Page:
He goes on for pages but essentially little worth considering.
He goes on a great deal--this is one of his key rambles in the three books--about how Cain was not Adam's son but the product of Eve and What-Would-Be-the-Serpent (a human gardener working for Adam who became possessed by Satan). And how Cain's descendants are the evil Kenites. Remember in Alexander's wacky theology, Adam and Eve weren't the only humans, just the only human priest and priestess. There were many lowly humans that served them.
He speculates on the first age of the earth and how "the angelic host of this world apparently spent the first thousand or more years of life as earth immortals learning physics and earth knowledge before being transformed into angelic beings suitable for the higher realm of Heaven. There was no devil, and all or most eventually fulfilled the time as earth immortals and were transformed for entry into Heaven. The Bible indicates that it was after most were transformed and adapted for the higher realm that iniquity was found in Lucifer and he began the seduction, deception, and rebellion that ultimately destroyed the first age..."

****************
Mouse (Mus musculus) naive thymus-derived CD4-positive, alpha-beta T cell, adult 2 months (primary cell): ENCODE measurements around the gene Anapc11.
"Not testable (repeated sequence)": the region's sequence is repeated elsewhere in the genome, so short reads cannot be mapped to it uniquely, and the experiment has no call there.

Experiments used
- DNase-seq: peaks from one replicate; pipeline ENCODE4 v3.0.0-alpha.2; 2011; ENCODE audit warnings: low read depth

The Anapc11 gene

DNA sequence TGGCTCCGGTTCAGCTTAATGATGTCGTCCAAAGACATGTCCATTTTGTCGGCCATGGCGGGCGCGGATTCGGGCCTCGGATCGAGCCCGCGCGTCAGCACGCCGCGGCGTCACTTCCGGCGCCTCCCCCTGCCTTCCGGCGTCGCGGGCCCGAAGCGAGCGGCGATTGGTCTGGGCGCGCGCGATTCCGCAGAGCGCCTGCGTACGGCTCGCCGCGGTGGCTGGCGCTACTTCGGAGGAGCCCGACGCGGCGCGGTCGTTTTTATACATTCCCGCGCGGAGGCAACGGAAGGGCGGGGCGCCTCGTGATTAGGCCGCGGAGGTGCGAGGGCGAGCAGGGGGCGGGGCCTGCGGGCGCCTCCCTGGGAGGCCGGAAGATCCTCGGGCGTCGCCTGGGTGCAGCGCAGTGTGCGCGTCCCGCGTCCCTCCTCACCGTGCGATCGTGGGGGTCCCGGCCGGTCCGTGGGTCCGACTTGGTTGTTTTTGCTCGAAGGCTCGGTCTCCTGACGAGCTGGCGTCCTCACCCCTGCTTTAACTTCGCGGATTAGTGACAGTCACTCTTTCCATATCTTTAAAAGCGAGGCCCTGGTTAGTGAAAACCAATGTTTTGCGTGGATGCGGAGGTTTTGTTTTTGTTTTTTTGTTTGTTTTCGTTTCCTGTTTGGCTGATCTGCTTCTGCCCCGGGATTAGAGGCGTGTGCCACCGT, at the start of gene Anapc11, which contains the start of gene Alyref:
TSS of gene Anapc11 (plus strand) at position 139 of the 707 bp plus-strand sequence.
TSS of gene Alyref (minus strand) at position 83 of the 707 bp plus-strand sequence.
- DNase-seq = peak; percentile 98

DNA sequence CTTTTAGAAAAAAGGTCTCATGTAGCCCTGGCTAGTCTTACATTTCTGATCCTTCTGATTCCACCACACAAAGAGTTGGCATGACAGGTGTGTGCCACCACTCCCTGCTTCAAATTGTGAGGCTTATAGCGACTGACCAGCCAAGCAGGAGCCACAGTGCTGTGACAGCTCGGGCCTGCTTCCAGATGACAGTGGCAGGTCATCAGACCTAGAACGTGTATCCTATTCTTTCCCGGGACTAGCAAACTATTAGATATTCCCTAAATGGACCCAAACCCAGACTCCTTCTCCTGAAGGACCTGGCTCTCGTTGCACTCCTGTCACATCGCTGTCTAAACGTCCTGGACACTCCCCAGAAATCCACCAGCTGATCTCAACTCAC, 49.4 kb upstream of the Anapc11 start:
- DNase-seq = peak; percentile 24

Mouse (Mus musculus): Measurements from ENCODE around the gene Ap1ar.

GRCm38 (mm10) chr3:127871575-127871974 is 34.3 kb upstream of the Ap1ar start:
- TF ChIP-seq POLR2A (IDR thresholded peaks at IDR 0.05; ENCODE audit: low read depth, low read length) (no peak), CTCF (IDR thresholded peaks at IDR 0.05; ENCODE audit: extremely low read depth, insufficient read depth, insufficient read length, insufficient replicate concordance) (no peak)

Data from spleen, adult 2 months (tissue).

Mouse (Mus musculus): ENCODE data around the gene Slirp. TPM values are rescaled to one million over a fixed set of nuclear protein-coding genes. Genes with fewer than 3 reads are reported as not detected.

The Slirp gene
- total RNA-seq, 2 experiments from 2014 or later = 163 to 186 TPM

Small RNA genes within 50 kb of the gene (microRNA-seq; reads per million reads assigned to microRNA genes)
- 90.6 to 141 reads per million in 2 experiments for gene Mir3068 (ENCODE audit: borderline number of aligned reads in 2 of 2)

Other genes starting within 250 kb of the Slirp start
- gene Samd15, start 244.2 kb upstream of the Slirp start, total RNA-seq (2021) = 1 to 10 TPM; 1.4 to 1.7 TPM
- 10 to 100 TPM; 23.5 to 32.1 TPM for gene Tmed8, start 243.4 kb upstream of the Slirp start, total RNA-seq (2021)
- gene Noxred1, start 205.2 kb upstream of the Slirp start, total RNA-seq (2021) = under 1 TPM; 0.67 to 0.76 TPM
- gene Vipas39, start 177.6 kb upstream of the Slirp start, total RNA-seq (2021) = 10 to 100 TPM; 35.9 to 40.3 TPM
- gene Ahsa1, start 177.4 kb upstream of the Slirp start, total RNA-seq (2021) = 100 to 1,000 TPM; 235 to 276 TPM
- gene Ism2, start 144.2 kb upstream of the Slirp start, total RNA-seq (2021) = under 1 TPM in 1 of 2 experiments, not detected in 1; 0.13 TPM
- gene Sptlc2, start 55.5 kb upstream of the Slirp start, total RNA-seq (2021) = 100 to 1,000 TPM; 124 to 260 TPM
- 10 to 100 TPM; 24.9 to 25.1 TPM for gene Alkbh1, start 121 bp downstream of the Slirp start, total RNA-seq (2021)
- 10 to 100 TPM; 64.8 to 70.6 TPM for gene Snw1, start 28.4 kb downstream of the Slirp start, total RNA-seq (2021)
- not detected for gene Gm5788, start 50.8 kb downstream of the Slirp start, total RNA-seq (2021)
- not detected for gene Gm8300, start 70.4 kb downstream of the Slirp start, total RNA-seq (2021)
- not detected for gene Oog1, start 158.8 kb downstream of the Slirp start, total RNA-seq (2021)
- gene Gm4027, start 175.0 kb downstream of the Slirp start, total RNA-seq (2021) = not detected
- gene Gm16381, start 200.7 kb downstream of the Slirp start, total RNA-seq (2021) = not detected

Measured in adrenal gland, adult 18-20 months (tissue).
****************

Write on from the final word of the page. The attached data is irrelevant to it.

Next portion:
Again he rambles on and on...but he's not fooling anyone....I hope.
"Cain and Abel were born maternal twins but not paternal twins..."
"Much of the dark history of mankind is not a result of human nature but rather the influence of a congenital wickedness present in one of the primeval families of man."
If that helps you sleep better at night....no, still too unbiblical. It's convenient that you can blame all the "evil" behavior of the world...that person must descend from Cain...but nope, nope, nope.
"A few things we do know about the disposition of souls. God can naturally create original souls, but also God and/or His divine science can relocate an existing individual into a new earth immortal or mortal vessel for a whole new journey through the mortal, physical world. This is, by and large, what is taking place as children are born each day. Scripture gives us clear evidence of this, confirming that God knew most of us before not just this age but several prior ages of this world ever dawned...."
See what I said about his ideas NOT being harmless?
"We are attempting to raise the bar a bit form outdated, less informed visions and ideas from the past."
Is that what all heretics say in general?
He has a long essay-ish bit about how Jesus--after the age of twelve--grew up in Britain. I'm just going to leave that there. But apparently that is why his hometown didn't remember him...again his theory includes good old Joseph of Arimathea.